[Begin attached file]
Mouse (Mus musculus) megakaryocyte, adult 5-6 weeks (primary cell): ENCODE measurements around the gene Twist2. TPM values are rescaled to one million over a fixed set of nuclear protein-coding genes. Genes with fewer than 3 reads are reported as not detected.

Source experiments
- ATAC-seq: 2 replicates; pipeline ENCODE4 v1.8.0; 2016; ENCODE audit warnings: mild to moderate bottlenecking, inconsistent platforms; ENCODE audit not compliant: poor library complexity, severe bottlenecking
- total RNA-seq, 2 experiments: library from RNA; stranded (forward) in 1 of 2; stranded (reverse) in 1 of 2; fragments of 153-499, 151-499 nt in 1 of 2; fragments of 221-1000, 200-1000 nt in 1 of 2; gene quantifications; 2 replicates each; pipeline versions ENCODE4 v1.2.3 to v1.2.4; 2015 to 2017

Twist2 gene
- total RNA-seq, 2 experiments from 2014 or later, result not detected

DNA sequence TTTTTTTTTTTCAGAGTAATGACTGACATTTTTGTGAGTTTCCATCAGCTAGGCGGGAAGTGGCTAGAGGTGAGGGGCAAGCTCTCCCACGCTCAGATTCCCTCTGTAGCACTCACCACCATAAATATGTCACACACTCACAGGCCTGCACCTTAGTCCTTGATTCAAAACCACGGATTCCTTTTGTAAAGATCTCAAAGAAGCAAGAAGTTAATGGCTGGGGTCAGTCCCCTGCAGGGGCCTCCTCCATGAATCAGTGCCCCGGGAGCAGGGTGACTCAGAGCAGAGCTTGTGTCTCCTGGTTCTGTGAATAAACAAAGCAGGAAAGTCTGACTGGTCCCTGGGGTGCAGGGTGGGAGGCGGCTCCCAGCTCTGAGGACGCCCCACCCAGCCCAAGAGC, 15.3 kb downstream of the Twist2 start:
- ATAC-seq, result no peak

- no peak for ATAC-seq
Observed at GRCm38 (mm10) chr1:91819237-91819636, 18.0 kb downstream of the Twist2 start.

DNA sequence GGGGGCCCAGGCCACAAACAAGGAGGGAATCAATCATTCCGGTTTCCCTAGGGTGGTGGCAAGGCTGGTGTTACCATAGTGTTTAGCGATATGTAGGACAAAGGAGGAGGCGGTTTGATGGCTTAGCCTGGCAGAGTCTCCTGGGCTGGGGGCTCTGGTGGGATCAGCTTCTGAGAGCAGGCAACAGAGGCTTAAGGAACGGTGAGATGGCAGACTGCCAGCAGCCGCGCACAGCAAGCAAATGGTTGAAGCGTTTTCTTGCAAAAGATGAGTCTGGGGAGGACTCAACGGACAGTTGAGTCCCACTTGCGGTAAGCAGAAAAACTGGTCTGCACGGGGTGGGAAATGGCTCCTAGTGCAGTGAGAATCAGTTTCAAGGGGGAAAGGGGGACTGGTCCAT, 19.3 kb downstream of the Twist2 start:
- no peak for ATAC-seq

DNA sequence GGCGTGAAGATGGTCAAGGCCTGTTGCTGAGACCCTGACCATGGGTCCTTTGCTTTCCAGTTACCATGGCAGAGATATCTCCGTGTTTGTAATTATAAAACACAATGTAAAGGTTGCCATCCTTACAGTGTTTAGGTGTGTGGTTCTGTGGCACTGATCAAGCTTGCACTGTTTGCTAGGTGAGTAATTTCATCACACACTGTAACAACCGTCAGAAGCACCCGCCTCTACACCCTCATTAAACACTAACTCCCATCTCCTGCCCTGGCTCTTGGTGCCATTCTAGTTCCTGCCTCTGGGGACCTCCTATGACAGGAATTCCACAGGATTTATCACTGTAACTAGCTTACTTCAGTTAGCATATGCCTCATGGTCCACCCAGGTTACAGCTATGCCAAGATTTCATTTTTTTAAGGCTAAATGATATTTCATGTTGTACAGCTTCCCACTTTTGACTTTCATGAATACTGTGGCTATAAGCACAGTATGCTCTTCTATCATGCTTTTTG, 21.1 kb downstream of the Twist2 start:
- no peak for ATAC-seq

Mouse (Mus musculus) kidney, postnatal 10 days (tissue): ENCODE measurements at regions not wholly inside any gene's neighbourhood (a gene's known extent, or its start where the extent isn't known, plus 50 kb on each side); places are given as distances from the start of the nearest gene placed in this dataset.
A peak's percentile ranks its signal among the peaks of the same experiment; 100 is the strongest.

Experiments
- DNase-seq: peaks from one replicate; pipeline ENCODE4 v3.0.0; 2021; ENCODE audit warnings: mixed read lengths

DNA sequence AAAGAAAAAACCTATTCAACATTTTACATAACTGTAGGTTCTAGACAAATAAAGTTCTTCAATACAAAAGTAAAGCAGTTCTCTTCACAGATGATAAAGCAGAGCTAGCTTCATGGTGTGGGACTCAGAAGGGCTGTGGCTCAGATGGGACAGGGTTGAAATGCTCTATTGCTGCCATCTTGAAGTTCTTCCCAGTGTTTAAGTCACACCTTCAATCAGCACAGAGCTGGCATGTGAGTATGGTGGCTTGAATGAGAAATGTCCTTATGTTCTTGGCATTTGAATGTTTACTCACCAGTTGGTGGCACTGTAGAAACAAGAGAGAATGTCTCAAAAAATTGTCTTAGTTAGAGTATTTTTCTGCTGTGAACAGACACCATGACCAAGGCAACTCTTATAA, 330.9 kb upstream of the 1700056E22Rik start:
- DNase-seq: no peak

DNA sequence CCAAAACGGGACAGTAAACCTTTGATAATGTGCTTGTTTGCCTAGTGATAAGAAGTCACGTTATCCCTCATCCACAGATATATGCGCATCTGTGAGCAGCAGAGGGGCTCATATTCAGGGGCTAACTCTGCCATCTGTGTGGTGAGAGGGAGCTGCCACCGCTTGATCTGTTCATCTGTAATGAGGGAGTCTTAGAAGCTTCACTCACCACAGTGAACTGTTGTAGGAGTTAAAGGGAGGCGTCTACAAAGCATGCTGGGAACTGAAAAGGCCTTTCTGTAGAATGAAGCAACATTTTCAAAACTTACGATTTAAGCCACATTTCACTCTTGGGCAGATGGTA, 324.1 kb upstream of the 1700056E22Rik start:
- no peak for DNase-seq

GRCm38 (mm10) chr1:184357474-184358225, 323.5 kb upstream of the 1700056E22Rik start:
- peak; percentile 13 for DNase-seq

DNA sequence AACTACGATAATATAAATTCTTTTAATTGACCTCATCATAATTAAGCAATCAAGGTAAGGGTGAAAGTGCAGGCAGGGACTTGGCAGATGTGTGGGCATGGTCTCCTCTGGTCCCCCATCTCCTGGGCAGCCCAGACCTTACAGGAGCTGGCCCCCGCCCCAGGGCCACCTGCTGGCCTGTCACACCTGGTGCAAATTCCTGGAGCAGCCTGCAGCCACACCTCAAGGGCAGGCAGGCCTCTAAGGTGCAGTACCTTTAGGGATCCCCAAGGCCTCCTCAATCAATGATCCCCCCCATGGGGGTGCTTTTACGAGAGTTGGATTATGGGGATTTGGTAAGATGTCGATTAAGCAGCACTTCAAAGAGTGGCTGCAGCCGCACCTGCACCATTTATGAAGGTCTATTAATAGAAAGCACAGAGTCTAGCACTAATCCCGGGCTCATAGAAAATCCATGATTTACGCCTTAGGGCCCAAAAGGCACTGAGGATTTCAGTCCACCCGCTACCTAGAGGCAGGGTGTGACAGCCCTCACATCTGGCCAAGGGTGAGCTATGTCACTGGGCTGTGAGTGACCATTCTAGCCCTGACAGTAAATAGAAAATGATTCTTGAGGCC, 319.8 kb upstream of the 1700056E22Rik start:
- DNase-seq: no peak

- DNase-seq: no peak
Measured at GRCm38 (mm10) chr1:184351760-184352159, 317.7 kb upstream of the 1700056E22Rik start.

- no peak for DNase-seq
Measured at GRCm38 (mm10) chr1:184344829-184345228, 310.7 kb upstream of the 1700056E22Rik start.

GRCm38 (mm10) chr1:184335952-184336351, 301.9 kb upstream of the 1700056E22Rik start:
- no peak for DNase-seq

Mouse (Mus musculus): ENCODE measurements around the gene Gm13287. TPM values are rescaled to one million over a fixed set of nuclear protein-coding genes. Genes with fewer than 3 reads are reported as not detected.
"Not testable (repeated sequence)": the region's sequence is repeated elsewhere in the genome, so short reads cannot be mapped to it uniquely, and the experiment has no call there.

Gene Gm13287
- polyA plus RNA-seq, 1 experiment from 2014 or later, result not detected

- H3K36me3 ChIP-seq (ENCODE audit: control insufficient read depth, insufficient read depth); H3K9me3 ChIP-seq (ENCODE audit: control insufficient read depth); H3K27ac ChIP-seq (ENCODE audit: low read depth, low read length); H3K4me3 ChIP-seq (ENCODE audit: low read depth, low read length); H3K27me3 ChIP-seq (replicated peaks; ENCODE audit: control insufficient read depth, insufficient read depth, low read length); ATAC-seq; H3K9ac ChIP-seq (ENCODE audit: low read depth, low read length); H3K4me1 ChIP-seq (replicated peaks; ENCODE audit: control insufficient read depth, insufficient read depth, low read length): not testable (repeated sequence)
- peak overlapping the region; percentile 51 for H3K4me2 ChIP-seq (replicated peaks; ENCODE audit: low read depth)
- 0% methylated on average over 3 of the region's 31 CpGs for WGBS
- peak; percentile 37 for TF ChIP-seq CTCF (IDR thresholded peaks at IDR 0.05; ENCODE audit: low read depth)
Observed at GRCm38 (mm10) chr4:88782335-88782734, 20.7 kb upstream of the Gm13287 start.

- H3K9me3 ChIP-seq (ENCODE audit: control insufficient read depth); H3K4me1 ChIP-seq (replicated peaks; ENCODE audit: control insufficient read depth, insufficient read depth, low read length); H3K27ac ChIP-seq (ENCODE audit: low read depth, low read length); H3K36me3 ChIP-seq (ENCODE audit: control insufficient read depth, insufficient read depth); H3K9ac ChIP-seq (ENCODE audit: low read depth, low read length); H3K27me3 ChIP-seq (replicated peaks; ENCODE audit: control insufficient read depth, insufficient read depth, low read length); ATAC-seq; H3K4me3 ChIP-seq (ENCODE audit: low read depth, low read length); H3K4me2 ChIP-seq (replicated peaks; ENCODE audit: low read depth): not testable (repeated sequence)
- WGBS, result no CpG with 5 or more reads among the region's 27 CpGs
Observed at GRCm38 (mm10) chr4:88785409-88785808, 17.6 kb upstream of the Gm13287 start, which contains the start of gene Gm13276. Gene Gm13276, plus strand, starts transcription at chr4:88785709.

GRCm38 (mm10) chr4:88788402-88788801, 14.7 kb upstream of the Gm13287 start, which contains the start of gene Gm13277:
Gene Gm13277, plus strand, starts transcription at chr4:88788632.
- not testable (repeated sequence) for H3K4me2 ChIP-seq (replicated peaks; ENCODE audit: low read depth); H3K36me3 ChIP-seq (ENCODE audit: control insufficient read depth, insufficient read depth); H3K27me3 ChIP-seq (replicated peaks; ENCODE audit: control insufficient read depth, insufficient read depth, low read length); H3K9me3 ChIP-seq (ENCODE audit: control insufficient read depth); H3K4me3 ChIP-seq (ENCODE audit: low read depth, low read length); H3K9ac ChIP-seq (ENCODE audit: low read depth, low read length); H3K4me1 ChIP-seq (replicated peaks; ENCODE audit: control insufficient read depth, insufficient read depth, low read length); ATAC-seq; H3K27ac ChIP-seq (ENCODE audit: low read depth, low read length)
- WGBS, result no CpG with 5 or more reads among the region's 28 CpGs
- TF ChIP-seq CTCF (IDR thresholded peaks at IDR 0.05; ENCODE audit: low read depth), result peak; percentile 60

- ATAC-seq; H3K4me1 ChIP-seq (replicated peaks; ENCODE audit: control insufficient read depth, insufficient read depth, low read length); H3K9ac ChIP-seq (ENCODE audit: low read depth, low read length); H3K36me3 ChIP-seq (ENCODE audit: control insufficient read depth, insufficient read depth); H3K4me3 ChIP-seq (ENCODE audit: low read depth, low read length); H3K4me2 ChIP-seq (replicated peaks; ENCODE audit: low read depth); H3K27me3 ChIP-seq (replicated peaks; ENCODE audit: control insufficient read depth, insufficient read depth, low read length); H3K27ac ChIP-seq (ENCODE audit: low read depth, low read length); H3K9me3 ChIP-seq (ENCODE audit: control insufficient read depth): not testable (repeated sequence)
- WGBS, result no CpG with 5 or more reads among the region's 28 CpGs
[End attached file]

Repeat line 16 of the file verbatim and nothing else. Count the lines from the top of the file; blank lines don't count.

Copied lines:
A peak's percentile ranks its signal among the peaks of the same experiment; 100 is the strongest.